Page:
I've always been drawn to war movies. Platoon, Black Hawk Down, Apocalypse Now, The Thin Red Line. The raw intensity moves me. The grittier, the better. When I re-watch those first 27 minutes of Saving Private Ryan, I still have a visceral reaction. The courage and fear in those boys is palpable as they approach the beaches. I wince knowing their fate.
I couldn't find anyone to see Lone Survivor with me, so I finally went by myself.
That's too hard to watch.
Too much violence.
It's just too real.
Such a downer.
I go to the movies to escape. Teleport me to an alien planet for a couple hours.
To each his own. Yet, for some reason, I embrace that raw reality-- the insanity of war, the pain, the frustration, the anger. I respect it. As a citizen of the world, I actually feel it's my duty to watch these movies. It seems un-American to avoid
them as "too messy." No doubt they're difficult to watch, but our unease seems a small price to pay considering the immense human sacrifice.
I can't change circumstances. I can't erase pain and suffering. And I've certainly learned I can't change history. However, I can bear witness and say, Yeah, that happened. That was real. And it was God-awful. Take note, damn it.
The truth is, every day I'm surrounded by people fighting battles. I don't need a big screen to remind me of the tough realities of life people face daily. No, they are not on a grand scale, like a war, but they are still epic in the true sense of the word --heroic and impressive in quality. I have a friend who has a child addicted to heroin, a parent with a progressive disease, a friend undergoing chemo, a friend who just lost her husband, a neighbor dealing with heart-breaking betrayal, a colleague with a severe special needs child.
I know firsthand these battles aren't won or lost in a day, a month, or a year. Often these storms rage for years - alternating between chaos, a new normal, more chaos, another new normal, more chaos, the next new normal and on and on. For many, living day to day in chaos and fear is completely normal.
When bad news is delivered, a tragedy occurs, or an accident happens, resounding support is often close at hand in the form of meals, cards, notes, hugs, flowers, donations -- whatever is needed. I don't have to look far to find little armies of support giving rides, making meals, picking up the phone, sending a note or just sitting and listening. Those are the actions that fortify my soul.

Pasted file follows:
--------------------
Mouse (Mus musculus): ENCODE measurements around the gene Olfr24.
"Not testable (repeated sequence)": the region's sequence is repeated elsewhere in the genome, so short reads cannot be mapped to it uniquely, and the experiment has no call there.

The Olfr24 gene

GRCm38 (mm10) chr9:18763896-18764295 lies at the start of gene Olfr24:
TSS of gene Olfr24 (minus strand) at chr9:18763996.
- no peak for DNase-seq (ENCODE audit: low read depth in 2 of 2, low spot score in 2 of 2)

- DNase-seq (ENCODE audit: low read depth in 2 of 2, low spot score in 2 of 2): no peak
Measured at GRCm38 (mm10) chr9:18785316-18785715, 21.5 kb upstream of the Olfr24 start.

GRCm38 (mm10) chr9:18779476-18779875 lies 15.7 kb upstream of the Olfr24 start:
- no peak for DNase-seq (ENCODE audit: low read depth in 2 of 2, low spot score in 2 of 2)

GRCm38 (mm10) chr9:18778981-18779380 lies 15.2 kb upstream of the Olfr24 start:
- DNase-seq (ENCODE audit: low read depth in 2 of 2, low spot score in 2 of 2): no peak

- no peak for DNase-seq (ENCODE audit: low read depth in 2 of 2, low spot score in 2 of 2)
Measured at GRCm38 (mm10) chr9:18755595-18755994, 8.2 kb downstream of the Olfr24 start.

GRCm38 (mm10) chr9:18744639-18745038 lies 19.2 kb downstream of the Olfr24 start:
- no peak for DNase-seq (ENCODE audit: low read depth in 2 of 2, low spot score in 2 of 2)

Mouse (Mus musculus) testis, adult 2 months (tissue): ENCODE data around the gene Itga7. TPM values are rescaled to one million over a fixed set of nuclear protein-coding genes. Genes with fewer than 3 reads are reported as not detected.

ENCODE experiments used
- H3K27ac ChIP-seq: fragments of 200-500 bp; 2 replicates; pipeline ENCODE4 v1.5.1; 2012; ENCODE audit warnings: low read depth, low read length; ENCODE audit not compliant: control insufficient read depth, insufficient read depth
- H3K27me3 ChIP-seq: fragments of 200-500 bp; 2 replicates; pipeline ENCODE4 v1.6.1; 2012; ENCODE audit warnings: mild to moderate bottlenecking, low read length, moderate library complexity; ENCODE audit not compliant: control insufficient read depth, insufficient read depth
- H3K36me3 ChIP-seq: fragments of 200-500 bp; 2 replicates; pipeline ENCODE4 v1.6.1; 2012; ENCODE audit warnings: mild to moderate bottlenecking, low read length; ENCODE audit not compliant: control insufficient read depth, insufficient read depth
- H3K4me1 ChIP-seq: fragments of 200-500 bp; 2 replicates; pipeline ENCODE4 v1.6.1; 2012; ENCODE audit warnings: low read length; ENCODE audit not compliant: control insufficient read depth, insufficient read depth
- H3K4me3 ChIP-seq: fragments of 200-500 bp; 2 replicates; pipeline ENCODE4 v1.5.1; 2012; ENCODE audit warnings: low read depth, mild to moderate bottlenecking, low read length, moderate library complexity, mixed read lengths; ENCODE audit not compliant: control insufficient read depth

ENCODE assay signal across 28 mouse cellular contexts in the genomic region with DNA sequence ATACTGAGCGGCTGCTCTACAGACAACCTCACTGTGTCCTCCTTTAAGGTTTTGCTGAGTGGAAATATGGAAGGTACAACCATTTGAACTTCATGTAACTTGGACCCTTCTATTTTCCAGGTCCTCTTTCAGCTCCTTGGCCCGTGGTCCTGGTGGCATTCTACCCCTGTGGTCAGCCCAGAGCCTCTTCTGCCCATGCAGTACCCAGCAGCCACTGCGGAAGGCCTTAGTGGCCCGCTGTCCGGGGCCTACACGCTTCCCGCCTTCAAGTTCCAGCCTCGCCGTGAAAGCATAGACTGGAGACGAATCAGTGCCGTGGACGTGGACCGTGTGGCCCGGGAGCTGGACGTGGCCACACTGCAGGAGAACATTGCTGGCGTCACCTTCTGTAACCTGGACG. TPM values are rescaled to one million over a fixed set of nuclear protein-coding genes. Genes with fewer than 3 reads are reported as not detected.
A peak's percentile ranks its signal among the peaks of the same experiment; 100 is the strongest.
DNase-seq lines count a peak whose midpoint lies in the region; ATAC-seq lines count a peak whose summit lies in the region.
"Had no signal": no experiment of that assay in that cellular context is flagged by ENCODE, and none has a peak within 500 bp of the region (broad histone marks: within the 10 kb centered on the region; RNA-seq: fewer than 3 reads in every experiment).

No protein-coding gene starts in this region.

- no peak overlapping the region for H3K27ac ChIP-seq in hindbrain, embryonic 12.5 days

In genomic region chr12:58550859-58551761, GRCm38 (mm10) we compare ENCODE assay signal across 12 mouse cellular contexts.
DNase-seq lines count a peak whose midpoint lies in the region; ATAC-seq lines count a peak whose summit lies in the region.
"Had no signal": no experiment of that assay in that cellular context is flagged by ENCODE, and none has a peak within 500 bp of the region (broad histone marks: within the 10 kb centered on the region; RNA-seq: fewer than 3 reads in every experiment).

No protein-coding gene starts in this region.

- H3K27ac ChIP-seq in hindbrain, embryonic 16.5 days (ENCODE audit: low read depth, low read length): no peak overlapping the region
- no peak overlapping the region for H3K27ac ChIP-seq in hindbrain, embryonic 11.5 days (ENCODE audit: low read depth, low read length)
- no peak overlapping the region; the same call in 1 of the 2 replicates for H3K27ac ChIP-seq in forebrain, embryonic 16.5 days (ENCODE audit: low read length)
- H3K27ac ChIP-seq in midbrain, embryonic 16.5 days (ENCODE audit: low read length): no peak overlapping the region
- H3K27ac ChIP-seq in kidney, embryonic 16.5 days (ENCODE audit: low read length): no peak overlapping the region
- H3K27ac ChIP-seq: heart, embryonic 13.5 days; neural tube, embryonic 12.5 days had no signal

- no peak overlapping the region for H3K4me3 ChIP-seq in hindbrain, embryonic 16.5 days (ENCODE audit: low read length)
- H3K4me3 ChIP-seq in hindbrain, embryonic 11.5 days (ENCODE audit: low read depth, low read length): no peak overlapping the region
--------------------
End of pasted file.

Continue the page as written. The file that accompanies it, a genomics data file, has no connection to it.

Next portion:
However, over time, support systems can fade. It's not that people don't care. It's just that very few people have the emotional energy or stamina to hang around for the long haul.
You're STILL dealing with that?
Isn't it time to move on?
I've been meaning to call.
C'mon. It's time you get over it.
Can't you let it rest?
Isn't it over YET?
You still need those meetings?
You still have no ________ (justice, answers, relief, diagnosis, etc.)?!?!?
When there's no quick fix, no light at the end of the tunnel or no sure thing, the momentum of support can die. Let's face it, after a while, some folks just don't want to hear about it anymore. I'm guilty of this. I get wrapped up in my own problems and frustrations and sometimes think I just can't send a card, make a meal, or watch her children. But I need to remember, it's not the size of my offering - it's the offering itself that matters. Sometimes just a few kind words -- the mere acknowledgement of a friend's pain, can send the message: Hey, I know you're going through something tough, but the world hasn't forgotten you. You're situation is not too messy. I'm not avoiding you. I care. I can't fix it, but I got your back, no matter how many years it takes.
No doubt there is too much human suffering in the word today. Let's not be those people who insulate ourselves from it. Let's have the courage and compassion to join the battle, no matter how big or small our contributions. Pick up that phone. Send that note. Make that pot of soup. And give that hug. You can handle the truth.